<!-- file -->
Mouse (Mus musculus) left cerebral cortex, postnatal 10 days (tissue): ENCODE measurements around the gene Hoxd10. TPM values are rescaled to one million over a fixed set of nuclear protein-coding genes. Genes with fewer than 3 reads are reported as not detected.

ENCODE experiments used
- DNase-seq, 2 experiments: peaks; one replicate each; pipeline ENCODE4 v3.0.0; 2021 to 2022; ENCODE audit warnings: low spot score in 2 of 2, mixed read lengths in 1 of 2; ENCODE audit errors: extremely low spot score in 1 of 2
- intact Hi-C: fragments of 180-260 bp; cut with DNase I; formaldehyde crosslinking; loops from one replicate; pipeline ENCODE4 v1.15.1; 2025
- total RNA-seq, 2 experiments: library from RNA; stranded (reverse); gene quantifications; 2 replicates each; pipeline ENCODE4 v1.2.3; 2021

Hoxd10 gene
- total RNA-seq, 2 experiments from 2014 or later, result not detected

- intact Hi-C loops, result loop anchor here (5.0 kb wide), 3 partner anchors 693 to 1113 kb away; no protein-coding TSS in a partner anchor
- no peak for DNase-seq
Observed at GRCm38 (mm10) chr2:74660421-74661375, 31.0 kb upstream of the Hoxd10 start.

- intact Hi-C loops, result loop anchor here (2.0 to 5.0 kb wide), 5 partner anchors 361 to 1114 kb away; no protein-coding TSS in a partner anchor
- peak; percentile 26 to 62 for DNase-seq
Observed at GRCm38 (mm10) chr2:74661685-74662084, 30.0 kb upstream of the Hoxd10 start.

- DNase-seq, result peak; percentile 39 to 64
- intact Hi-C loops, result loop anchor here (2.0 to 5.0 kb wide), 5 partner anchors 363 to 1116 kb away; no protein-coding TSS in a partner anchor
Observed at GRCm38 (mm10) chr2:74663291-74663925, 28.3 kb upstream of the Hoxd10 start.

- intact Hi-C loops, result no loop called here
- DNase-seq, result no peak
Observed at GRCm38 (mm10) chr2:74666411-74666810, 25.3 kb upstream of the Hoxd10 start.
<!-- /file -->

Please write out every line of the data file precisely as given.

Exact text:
Mouse (Mus musculus) left cerebral cortex, postnatal 10 days (tissue): ENCODE measurements around the gene Hoxd10. TPM values are rescaled to one million over a fixed set of nuclear protein-coding genes. Genes with fewer than 3 reads are reported as not detected.

ENCODE experiments used
- DNase-seq, 2 experiments: peaks; one replicate each; pipeline ENCODE4 v3.0.0; 2021 to 2022; ENCODE audit warnings: low spot score in 2 of 2, mixed read lengths in 1 of 2; ENCODE audit errors: extremely low spot score in 1 of 2
- intact Hi-C: fragments of 180-260 bp; cut with DNase I; formaldehyde crosslinking; loops from one replicate; pipeline ENCODE4 v1.15.1; 2025
- total RNA-seq, 2 experiments: library from RNA; stranded (reverse); gene quantifications; 2 replicates each; pipeline ENCODE4 v1.2.3; 2021

Hoxd10 gene
- total RNA-seq, 2 experiments from 2014 or later, result not detected

- intact Hi-C loops, result loop anchor here (5.0 kb wide), 3 partner anchors 693 to 1113 kb away; no protein-coding TSS in a partner anchor
- no peak for DNase-seq
Observed at GRCm38 (mm10) chr2:74660421-74661375, 31.0 kb upstream of the Hoxd10 start.

- intact Hi-C loops, result loop anchor here (2.0 to 5.0 kb wide), 5 partner anchors 361 to 1114 kb away; no protein-coding TSS in a partner anchor
- peak; percentile 26 to 62 for DNase-seq
Observed at GRCm38 (mm10) chr2:74661685-74662084, 30.0 kb upstream of the Hoxd10 start.

- DNase-seq, result peak; percentile 39 to 64
- intact Hi-C loops, result loop anchor here (2.0 to 5.0 kb wide), 5 partner anchors 363 to 1116 kb away; no protein-coding TSS in a partner anchor
Observed at GRCm38 (mm10) chr2:74663291-74663925, 28.3 kb upstream of the Hoxd10 start.

- intact Hi-C loops, result no loop called here
- DNase-seq, result no peak
Observed at GRCm38 (mm10) chr2:74666411-74666810, 25.3 kb upstream of the Hoxd10 start.